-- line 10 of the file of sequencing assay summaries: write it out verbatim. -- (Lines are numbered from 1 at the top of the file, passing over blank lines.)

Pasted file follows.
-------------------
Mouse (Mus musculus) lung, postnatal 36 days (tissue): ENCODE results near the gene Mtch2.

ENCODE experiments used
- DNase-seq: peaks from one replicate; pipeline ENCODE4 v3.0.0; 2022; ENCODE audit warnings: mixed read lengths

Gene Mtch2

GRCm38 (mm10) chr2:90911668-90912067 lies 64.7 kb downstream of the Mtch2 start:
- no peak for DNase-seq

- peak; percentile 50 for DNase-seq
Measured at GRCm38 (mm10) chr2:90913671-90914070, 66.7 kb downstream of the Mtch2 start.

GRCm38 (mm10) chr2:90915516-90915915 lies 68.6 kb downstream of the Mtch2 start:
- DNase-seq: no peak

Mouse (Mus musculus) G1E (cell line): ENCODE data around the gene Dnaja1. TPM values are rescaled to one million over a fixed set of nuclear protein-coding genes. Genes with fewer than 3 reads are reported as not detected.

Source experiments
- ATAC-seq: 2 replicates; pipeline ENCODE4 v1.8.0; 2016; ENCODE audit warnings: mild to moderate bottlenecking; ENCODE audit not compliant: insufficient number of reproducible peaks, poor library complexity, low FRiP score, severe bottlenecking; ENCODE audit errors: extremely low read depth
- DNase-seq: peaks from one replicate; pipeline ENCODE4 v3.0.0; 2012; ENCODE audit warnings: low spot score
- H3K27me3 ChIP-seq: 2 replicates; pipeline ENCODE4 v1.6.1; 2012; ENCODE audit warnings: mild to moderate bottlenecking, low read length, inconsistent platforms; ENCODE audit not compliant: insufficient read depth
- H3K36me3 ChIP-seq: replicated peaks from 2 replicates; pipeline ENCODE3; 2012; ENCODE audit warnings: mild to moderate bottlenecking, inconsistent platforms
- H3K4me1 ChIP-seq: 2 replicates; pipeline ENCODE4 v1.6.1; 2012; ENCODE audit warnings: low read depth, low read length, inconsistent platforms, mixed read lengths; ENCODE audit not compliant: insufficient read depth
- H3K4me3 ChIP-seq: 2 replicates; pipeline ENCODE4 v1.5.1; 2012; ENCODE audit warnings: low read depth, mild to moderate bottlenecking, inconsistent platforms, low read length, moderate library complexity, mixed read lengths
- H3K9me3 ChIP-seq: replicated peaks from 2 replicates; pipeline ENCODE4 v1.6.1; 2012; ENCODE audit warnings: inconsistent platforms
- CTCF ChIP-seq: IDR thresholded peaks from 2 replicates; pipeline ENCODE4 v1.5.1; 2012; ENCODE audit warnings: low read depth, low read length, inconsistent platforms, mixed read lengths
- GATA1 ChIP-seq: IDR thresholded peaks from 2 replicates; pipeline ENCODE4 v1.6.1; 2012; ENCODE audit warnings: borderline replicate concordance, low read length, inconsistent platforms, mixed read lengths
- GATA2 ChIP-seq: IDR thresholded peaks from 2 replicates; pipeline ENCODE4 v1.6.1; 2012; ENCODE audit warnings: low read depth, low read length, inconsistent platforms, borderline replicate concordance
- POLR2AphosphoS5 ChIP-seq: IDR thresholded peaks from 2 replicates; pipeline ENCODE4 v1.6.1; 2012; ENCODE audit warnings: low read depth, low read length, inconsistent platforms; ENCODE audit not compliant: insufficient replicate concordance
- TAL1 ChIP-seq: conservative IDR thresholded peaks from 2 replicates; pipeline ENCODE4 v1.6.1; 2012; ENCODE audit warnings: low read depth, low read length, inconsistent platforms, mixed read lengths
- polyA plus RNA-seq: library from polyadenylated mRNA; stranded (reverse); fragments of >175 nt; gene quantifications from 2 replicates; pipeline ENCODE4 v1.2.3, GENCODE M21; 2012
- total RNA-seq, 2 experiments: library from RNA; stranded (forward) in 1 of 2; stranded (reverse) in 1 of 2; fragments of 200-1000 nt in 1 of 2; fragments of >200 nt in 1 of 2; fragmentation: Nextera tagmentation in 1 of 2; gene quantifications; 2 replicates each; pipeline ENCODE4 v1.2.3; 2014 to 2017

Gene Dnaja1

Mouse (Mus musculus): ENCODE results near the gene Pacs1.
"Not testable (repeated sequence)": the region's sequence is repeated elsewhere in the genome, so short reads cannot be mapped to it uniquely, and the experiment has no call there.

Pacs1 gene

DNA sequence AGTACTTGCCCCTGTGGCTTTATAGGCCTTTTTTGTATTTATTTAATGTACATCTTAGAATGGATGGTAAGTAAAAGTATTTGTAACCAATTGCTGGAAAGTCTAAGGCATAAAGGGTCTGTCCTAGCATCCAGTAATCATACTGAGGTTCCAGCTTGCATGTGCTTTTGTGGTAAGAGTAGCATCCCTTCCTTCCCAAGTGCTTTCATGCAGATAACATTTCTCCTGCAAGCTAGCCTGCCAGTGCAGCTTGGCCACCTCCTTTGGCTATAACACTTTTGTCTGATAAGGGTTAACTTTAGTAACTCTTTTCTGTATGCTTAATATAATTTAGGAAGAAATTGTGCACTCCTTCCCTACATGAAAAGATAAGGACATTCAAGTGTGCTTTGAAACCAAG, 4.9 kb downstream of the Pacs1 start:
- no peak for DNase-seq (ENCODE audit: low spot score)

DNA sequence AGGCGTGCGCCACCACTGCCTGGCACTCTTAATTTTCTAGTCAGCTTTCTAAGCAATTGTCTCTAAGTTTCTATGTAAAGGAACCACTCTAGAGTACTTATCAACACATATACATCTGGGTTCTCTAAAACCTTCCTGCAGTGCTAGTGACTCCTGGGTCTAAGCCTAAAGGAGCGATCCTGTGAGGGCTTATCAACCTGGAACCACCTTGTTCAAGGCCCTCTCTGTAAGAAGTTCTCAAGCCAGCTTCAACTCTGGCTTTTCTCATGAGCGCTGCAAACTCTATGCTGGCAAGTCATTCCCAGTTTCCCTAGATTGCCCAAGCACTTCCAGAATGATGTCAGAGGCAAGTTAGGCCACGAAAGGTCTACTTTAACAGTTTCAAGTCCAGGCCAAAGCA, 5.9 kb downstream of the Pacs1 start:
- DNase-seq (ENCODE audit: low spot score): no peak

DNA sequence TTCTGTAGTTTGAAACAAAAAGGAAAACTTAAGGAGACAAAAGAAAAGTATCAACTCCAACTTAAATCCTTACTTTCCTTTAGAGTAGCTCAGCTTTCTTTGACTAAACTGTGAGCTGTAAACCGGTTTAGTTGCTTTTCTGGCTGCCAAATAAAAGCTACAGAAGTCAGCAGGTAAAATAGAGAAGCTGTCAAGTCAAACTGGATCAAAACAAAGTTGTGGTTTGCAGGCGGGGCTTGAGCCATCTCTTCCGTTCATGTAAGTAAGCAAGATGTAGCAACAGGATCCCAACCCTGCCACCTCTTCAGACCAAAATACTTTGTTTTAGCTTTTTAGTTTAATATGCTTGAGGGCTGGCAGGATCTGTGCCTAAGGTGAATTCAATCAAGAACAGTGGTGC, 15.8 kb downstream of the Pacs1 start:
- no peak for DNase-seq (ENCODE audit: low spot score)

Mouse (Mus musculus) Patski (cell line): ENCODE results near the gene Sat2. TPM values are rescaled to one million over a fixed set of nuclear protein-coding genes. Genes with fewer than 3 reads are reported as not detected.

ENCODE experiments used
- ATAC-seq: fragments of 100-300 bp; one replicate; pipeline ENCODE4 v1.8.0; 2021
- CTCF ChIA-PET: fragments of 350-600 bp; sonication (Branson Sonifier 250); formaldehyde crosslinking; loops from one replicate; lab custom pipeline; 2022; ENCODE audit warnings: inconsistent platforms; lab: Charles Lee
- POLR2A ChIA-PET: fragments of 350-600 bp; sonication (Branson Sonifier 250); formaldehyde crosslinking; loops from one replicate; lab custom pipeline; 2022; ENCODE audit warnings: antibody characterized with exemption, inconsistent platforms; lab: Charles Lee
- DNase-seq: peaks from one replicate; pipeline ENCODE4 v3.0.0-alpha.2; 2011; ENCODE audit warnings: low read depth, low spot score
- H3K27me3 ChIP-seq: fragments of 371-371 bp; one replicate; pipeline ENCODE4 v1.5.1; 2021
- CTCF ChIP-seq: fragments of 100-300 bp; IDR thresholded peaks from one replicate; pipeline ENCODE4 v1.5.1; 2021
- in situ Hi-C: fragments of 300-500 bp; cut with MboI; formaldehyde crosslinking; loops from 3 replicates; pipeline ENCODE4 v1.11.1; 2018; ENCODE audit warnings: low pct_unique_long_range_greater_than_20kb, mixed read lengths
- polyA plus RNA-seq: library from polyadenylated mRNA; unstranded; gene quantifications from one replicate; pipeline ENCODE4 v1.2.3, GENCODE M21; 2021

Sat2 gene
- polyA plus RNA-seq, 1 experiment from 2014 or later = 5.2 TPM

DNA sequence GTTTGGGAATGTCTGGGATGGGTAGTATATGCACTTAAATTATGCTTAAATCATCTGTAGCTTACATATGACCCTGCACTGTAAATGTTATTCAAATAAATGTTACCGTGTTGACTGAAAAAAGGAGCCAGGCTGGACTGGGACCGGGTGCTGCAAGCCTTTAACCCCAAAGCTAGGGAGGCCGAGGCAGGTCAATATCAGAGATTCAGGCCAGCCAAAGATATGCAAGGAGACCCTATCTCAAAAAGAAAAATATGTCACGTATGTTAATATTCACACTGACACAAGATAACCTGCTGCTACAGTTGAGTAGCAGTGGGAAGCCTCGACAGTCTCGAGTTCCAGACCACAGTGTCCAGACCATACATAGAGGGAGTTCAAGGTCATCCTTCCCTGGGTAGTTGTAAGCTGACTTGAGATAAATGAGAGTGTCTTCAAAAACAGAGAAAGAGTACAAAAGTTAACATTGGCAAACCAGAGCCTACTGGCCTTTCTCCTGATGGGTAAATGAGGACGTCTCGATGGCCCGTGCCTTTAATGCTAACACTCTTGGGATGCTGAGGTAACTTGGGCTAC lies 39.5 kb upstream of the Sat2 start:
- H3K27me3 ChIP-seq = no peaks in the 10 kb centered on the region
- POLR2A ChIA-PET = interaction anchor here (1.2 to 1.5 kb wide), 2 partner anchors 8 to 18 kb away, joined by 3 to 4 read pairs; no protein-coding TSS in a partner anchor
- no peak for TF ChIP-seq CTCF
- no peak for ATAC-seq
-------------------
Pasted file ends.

- DNase-seq: no peak